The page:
Later I met up with Ali Tavakoli Dinani – an architect that I had met on Facebook through (the ubiquitous – at least in the context of this expedition) Lloyd. He took me for a very nice meal and told me that he had an aspiration to come and do a phd at Edinburgh University on the architecture of the Qajars. Somehow I got him doodling on my notebook – I have come to learn that, once coaxed to put pen to paper, architects find it easier to pour their thoughts out while drawing buildings, and I began to ask him about Persian gardens and one thing led to another and I received the most wonderful interactive lecture on not just gardens, but all kinds of modes of architecture, at different periods and how each is exquisitely adapted to the any given one of the many varied landscapes and climate zones of Iran. What began as a technical discussion blossomed into a spiritual one. For Ali is in love with this flower of Persian heritage, and I, having witnessed it as he sees it, am now half in love with it myself. For he is pursuing a tradition that is glorious but now lost to modern Iran and that, like Japanese architectural tradition, is one that the whole world could learn from. More than this, it’s entire spiritual heart lies in producing buildings that are married to the environment. If you were to sit and have him explain how, in the great salt desert that lies at the heart of Iran, people had, for centuries, manufactured ice, which they stored so that they could have blocks of it for refrigeration in summer; of wind towers that produce natural cooling in buildings; of the use of spaces differently aligned to the compass points, to provide living spaces comfortable and elegant for use at different seasons – then you too would realise that his vision is not to academically dissect a long dead corpse, but rather to nurture a seed back to life, one result of which could be to reunite his people with something they have lost, to renew their confidence in themselves, to free them from the ugliness of the soulless modern urban ‘development’ that is disfiguring their land.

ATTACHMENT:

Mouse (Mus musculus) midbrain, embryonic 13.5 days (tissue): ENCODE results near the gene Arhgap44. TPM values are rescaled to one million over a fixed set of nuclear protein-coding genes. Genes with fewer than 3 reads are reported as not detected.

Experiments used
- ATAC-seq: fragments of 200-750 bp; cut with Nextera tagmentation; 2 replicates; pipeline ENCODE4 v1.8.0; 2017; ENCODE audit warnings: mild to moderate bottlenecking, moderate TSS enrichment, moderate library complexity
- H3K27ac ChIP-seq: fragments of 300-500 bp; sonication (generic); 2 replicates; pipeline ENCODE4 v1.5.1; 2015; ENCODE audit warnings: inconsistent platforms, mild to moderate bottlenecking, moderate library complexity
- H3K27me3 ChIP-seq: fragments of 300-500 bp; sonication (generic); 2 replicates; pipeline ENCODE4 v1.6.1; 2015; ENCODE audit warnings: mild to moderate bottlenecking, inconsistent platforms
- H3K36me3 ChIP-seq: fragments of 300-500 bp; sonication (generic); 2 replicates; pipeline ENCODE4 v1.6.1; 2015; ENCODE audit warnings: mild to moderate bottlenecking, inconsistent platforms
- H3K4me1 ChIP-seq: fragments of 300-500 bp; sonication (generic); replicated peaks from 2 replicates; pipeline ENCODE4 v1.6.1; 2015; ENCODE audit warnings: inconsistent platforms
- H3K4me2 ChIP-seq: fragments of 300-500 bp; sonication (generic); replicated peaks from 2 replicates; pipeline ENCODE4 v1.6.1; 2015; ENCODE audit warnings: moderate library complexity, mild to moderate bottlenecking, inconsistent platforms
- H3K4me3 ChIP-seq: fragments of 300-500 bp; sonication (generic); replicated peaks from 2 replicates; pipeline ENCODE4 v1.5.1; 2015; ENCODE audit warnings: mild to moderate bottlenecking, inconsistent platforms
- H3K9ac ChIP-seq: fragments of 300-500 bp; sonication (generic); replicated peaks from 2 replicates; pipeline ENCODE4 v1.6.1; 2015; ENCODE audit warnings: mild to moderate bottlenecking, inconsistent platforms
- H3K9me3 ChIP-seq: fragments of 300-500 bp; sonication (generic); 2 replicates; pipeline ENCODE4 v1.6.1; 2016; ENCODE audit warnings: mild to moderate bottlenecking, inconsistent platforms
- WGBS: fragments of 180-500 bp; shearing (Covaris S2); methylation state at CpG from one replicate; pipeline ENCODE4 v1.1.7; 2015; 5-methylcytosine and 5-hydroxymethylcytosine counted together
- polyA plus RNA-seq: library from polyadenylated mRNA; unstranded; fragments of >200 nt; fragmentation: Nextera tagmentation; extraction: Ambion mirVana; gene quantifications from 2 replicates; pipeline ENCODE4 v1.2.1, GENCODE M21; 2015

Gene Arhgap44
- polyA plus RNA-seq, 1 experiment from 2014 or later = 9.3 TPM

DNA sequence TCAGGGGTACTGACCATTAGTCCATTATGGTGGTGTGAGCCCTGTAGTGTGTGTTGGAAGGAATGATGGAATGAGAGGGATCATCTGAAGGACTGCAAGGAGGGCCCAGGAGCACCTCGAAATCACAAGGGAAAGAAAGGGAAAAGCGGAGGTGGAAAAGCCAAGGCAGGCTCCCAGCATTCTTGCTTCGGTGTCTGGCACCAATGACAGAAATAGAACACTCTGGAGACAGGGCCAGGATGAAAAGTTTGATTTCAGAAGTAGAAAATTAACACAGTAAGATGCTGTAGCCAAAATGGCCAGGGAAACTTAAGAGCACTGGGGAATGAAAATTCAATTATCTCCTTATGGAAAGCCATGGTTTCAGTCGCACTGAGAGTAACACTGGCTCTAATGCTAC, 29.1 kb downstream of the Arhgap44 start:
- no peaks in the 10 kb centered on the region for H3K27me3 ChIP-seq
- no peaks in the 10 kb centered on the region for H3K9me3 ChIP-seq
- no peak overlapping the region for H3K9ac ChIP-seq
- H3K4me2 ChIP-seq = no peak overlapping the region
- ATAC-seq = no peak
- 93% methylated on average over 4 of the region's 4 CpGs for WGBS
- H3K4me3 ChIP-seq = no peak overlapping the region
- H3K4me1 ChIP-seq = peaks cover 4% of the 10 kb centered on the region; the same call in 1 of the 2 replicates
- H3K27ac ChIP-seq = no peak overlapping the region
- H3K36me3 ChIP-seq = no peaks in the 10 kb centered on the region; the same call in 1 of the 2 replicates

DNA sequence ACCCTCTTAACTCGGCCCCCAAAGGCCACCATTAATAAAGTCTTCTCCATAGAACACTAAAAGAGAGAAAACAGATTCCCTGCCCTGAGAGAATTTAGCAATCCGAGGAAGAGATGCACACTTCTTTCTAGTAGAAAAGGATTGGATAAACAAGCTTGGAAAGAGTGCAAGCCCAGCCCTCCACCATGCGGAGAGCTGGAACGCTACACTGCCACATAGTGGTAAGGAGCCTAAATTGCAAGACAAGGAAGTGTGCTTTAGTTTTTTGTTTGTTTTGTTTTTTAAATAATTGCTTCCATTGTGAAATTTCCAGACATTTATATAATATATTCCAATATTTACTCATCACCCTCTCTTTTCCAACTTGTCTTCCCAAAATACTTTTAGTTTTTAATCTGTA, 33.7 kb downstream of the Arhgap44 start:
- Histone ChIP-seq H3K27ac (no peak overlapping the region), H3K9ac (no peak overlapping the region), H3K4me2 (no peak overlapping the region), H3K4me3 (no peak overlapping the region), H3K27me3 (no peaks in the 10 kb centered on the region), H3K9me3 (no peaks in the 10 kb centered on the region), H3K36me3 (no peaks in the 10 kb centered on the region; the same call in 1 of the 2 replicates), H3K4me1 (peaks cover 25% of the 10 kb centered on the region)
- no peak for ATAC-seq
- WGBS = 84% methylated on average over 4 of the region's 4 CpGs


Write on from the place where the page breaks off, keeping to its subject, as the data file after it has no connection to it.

Before I left good ol’ Blighty, one of the speakers at the Persepolis conference I attended said that, when he first went to Iran in the 60s, it had still had that peculiar quality of light that the poets had celebrated – but that now, alas, because of air pollution, that light has dimmed. When I heard this, I was disappointed, for it was one of my chief aims in coming to Iran that I should experience this light. This is not merely an aesthetic whim, for there was something in the quality of this light that has profoundly influenced the thinking of the Persians. To take just one example, it is light that is at the heart of the revelation of Zoroastrianism – and it is from that ancient religion that springs so much that is familiar to us: heaven and hell, the last judgement, angels, the holy spirit – all these things were gifted us by the ancient Persians – for these inspirations found their way into Judaism, Christianity and Islam – and who among us is not still affected by that?